International Day of Peace

Bearing the message of goodwill and peace: meet Captain Layaly Al-Athameen, Jordanian Peacekeeper deployed in Darfur

Date: Monday, September 21, 2020

Captain Layaly Al-Athameen, Head of Personnel Administration Unit – UNAMID MHQ, Jordan Goodwill Ambassador for Conflict Zones during her mission in Darfur. Photo courtesy: Layaly Al-Athameen

Captain Layaly Al-Athameen, 37 and mother of two children, is a Senior Officer for the Public Security Directorate, serving as one of the 51 International Peacekeeper from Jordan currently deployed under the United Nations (UN) - African Union Hybrid Operation, UNAMID, in Darfur, Sudan.

"Pursuing a career with the Public Security Directorate was a major turning point in my life," explained Captain Layaly Al-Athameen. In 2008, at 25-years-old, Capt. Al-Athameen became the first woman in her village (Al-Taybah), to venture into the security sector and become an International Peacekeeper. "After joining PSD, I quickly became a model for other women in my community. My decision inspired them to follow in my footsteps."

Throughout her career, Capt. Al-Athameen has contributed her extensive knowledge in communication and information technologies to expand PSD’s operations across various fronts and departments in Jordan, including the Police Academy at Muta University and within the Police Directorate in Karak, before undertaking her position as the Head of Human Resources for United Nations Peacekeeping missions.

During her twelve years of service, Capt. Al-Athameen undertook her first international peacekeeping mission with the United Nations African Union Hybrid Operation, UNAMID, in Darfur, Sudan. "The first time I served my country as a peacekeeper was a unique learning experience that shaped my career path," she recalled. During the 15 months spent in Darfur, Capt. Al-Athameen was exposed to a wide array of experiences that developed her understanding of international diplomacy and the crucial role of women in preventing conflict and building peace, which fueled her motivation to further her career in PSD. Her work also contributed to change attitudes about women serving in international missions, “I received significant support and encouragement when I was assigned senior roles on this mission. Even those with preconceptions changed their views over time” she recalls.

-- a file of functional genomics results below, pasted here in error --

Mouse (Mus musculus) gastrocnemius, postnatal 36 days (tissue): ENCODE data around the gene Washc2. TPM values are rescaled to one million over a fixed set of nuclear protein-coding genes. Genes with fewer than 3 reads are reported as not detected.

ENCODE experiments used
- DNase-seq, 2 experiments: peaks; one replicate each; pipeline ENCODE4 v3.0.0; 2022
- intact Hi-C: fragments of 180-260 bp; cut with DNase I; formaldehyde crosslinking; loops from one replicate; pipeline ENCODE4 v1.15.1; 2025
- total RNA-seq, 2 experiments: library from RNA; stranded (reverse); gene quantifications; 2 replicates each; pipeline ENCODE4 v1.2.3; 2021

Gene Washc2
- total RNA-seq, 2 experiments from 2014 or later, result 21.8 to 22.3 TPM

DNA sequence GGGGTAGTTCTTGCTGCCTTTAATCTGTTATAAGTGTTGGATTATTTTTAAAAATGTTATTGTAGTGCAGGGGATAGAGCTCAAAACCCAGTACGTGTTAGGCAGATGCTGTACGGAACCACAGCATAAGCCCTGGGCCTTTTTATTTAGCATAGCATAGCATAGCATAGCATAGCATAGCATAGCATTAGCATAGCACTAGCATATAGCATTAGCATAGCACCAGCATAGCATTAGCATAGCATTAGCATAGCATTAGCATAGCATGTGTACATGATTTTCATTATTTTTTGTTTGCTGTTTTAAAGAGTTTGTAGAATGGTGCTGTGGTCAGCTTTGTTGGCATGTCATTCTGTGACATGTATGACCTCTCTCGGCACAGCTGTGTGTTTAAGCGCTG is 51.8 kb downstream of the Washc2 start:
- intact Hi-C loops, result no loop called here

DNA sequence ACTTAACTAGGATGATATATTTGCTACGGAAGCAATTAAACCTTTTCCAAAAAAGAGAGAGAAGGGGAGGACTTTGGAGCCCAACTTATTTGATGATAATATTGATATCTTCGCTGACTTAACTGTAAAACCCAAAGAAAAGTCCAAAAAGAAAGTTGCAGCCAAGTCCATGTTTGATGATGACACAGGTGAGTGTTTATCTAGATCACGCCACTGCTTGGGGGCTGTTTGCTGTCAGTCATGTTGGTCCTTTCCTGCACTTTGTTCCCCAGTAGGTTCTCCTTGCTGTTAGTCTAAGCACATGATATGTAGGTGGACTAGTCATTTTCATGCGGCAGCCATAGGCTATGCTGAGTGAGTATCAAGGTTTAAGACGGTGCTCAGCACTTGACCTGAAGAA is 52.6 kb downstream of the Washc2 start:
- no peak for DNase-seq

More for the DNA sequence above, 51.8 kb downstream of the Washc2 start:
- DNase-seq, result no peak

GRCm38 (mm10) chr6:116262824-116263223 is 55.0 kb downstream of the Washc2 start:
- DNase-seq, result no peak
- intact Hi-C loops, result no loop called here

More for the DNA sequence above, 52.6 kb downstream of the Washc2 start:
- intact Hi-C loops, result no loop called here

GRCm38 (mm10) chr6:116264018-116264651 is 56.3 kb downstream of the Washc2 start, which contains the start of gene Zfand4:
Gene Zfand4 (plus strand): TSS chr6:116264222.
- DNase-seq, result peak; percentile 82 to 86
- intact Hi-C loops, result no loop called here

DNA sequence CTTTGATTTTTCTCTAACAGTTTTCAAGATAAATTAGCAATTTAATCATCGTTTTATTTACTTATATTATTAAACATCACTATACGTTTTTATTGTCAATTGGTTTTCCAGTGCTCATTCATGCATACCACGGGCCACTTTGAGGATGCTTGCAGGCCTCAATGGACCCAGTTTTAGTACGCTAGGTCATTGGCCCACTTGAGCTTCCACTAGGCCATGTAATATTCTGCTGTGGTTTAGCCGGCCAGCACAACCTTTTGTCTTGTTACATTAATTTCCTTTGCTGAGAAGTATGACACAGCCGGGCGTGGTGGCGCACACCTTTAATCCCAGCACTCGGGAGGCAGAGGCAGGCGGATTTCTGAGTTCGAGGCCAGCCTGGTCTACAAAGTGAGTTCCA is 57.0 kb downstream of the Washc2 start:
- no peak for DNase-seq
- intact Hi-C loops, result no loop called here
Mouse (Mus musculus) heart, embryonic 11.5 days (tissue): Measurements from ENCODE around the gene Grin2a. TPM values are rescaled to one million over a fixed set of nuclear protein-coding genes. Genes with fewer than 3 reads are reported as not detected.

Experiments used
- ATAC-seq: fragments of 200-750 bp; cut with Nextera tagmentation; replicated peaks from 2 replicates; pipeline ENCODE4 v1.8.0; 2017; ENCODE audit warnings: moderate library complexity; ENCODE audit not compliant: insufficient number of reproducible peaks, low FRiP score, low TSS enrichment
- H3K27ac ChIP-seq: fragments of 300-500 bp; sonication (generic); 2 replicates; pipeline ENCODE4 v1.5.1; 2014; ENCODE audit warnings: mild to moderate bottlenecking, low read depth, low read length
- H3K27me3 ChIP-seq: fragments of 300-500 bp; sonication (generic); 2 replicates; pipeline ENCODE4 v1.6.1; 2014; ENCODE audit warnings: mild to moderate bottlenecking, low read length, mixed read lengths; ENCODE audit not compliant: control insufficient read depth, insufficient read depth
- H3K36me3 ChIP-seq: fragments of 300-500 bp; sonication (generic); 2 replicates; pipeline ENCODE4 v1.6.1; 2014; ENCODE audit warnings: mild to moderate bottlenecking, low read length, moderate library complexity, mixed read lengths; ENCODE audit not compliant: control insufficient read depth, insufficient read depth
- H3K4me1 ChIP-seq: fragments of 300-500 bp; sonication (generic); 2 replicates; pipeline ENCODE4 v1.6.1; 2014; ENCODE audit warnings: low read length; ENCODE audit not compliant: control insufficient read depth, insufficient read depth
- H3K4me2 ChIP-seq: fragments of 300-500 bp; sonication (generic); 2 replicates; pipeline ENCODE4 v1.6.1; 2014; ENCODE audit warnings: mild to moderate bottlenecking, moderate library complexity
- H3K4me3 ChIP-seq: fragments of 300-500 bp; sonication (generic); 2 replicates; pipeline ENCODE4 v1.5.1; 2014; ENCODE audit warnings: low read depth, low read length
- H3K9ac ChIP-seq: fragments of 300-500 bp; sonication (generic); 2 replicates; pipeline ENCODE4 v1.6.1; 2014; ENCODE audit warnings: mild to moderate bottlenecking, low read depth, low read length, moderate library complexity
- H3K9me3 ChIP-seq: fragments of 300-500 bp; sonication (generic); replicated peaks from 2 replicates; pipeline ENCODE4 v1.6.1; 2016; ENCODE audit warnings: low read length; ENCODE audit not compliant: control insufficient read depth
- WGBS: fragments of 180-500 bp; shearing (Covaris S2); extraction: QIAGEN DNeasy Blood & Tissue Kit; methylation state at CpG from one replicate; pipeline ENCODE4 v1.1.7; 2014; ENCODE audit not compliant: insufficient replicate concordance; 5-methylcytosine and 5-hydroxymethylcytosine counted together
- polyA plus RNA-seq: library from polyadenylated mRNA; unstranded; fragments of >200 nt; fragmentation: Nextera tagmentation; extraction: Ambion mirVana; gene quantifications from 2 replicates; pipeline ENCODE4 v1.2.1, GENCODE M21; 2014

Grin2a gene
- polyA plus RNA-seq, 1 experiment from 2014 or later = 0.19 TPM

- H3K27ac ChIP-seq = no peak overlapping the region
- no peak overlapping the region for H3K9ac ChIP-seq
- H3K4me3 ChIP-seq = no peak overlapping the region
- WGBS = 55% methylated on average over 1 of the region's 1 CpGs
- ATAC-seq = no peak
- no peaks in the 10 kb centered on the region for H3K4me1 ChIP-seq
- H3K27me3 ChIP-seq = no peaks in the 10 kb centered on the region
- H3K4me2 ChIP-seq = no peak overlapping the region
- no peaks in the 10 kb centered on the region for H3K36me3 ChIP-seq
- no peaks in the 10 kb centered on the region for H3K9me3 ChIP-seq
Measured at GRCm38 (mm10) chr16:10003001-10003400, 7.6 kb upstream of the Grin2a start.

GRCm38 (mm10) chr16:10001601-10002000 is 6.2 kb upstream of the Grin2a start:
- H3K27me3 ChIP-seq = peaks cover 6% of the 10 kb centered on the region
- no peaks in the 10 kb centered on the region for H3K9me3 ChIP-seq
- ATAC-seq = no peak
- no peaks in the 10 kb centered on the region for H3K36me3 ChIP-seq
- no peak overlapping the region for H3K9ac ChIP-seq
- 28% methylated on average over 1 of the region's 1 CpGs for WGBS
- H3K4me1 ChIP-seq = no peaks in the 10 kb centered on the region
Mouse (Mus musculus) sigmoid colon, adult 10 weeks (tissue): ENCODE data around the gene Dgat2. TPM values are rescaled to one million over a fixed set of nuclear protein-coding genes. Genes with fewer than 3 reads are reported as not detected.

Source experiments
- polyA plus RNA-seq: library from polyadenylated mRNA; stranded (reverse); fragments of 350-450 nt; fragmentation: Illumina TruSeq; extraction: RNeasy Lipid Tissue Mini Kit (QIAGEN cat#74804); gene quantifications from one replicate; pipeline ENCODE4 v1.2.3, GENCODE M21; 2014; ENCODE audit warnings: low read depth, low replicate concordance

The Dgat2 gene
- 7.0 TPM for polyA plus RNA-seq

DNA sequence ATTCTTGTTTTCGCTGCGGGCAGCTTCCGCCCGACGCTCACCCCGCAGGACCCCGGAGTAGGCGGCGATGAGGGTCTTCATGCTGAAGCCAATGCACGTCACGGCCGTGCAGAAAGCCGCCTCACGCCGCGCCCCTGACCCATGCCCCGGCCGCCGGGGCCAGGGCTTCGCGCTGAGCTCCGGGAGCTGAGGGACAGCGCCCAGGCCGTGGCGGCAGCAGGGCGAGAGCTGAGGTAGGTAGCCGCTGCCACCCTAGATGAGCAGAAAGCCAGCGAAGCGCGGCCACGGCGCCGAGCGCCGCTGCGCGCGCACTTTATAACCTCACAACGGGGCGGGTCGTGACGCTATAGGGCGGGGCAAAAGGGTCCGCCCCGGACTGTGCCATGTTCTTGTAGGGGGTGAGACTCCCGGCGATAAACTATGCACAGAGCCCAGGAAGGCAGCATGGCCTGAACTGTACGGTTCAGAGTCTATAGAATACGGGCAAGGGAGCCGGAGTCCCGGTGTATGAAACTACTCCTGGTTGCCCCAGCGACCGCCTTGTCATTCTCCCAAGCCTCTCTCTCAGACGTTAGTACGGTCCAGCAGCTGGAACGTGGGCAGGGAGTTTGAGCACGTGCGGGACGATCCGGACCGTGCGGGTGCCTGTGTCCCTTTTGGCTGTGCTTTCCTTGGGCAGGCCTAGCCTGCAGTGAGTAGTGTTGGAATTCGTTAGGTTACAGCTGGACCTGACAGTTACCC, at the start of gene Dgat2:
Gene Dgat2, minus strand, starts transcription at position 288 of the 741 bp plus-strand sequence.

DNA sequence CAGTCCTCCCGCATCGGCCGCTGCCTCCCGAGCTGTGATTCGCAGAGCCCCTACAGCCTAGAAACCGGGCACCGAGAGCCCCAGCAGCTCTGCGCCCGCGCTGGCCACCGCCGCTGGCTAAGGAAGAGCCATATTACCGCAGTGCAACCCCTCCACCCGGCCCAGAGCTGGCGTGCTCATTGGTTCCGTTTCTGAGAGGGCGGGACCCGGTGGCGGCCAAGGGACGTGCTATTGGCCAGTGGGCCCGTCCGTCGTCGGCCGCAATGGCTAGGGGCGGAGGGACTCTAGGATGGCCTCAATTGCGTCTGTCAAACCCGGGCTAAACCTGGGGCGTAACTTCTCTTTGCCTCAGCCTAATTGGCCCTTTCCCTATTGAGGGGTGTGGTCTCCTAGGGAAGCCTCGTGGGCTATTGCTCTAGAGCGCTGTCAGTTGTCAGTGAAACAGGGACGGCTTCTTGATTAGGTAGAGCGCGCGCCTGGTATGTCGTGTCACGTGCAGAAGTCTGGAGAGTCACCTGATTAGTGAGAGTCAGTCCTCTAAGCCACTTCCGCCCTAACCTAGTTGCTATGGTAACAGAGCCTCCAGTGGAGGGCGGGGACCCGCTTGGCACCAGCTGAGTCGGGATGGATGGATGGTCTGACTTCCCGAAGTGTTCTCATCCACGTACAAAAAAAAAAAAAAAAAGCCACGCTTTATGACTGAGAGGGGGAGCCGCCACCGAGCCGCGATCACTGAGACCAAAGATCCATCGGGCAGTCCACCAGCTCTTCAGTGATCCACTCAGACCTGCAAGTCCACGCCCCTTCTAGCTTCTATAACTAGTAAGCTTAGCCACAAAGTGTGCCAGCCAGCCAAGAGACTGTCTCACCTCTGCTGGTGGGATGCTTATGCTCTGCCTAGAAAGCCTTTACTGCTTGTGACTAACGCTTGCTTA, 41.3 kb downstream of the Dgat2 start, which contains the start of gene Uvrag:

In 2019, out of approximately 95,000 peacekeepers, women constituted 10.8 per cent of formed police units in UN Peacekeeping missions. Under Jordan’s National Action Plan on UN Security Council Resolution 1325 on Women, Peace and Security (JONAP), PSD in partnership with the Jordanian National Commission for Women and UN Women are working to promote the meaningful participation of women and to mainstream gender in peace operations, in Jordan and internationally, with the support of the Governments of Canada, Finland, Norway, Spain and the United Kingdom.

In January 2019, Capt. Al-Athameen returned to Darfur as a Senior Officer supervising personnel affairs and assignments. "My dream to undertake an international mission to bear the message of goodwill and peace has come true twice," she affirmed.  A year into her deployment, Capt. Al-Athameen and her team had to adapt and redefine their operations to respond to the COVID-19 outbreak.

Captain Layaly Al-Athameen, Head of Personnel Administration Unit – UNAMID MHQ, Jordan Goodwill Ambassador for Conflict Zones during her mission in Darfur. Photo courtesy: Capt. Layaly Al-Athameen

The pandemic brought Capt. Al-Athameen and her team to the frontline of the response in Darfur, assisting up to 51 Jordanians and 38 various nationalities with access to critical information and support services. Given the specific needs of women and girls throughout the response, the presence of qualified women responders has proven to be fundamentally necessary to providing gender-responsive services, particularly within communities with stricter social norms and restrictions that limit the mobility of women and girls. "As a department, we are responsible for closely following the developments of this crisis around-the-clock to inform our colleagues and the local community on potential cases or infectious zones," explains Capt. Al-Athameen.

As a result of the air travel restrictions, Capt. Al-Athameen was not able to return Jordan since February and, like other parents, had to adapt and support them remotely to cope with the situation and with the online education system. Her determination and commitment remain unchanged throughout such uncertain circumstances, "I am proud to serve my country and to carry the message of peace, both within Jordan and abroad," affirmed Capt. Al-Athameen.